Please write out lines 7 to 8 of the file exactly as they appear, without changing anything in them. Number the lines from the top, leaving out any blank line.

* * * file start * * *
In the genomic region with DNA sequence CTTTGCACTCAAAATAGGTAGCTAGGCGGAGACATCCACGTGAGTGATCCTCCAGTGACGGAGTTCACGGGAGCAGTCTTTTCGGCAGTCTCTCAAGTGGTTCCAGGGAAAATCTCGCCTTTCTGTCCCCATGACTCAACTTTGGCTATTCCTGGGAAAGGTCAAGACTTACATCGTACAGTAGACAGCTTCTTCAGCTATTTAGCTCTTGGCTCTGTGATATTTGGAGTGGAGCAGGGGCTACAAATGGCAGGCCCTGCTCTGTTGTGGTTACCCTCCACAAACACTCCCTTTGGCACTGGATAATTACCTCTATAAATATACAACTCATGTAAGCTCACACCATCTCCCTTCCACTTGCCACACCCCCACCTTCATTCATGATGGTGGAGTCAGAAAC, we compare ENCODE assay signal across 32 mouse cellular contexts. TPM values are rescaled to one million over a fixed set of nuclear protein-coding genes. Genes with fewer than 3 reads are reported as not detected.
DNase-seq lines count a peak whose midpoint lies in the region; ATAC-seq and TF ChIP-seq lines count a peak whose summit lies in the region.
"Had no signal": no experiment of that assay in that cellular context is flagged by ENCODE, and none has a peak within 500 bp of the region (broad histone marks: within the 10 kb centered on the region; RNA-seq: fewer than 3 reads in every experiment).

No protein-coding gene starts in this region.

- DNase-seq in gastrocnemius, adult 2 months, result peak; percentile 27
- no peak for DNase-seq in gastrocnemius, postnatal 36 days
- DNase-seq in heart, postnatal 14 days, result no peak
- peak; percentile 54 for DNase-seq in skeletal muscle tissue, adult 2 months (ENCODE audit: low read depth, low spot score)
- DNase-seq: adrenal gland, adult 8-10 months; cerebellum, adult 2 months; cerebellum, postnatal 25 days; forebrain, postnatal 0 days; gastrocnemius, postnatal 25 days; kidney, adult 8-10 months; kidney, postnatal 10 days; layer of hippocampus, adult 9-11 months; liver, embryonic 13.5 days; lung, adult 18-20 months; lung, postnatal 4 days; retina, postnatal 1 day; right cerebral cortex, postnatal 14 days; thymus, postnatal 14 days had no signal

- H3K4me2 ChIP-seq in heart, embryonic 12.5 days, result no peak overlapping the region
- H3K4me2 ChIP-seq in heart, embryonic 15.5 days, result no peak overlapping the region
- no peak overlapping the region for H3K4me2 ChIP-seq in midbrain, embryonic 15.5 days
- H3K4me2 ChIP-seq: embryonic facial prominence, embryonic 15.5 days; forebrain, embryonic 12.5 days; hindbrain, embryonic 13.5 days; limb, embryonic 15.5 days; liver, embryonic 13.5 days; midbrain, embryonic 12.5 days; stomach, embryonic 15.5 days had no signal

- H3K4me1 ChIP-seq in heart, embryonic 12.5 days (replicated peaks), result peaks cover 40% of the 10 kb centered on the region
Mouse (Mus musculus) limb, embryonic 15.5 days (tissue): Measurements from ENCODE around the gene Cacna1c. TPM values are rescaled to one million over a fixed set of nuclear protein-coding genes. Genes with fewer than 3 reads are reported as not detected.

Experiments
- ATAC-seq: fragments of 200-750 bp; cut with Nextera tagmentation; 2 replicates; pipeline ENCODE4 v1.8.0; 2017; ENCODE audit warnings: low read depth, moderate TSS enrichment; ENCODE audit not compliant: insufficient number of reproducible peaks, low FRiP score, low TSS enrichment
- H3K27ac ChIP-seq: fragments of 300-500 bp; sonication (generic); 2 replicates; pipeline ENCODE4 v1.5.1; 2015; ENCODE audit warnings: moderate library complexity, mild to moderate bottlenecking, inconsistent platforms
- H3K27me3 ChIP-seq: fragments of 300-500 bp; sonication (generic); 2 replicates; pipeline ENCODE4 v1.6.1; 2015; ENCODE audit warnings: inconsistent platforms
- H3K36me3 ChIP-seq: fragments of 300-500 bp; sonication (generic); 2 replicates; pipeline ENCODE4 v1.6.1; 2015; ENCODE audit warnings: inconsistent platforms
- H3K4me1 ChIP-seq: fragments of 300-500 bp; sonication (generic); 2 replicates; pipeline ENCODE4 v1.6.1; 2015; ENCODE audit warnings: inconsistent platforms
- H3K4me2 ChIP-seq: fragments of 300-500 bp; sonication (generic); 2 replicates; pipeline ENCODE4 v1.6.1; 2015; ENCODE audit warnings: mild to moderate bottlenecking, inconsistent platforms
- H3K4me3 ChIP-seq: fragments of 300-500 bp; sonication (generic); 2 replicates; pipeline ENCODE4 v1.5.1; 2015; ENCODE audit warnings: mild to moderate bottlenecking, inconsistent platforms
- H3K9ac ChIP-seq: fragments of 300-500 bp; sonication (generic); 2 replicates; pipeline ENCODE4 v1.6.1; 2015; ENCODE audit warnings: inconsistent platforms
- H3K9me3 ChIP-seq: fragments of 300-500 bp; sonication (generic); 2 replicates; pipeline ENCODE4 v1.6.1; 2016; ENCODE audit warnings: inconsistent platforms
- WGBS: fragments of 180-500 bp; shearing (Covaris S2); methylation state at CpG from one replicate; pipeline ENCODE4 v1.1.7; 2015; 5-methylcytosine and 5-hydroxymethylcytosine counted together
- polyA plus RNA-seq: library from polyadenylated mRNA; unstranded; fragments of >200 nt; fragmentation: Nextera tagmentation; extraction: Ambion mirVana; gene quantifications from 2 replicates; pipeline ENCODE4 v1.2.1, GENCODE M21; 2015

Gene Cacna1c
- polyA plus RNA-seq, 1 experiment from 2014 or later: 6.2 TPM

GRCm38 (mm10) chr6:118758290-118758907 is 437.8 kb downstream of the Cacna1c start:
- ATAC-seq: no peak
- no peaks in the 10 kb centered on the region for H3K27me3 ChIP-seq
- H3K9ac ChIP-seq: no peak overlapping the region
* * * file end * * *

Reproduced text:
- DNase-seq in heart, postnatal 14 days, result no peak
- peak; percentile 54 for DNase-seq in skeletal muscle tissue, adult 2 months (ENCODE audit: low read depth, low spot score)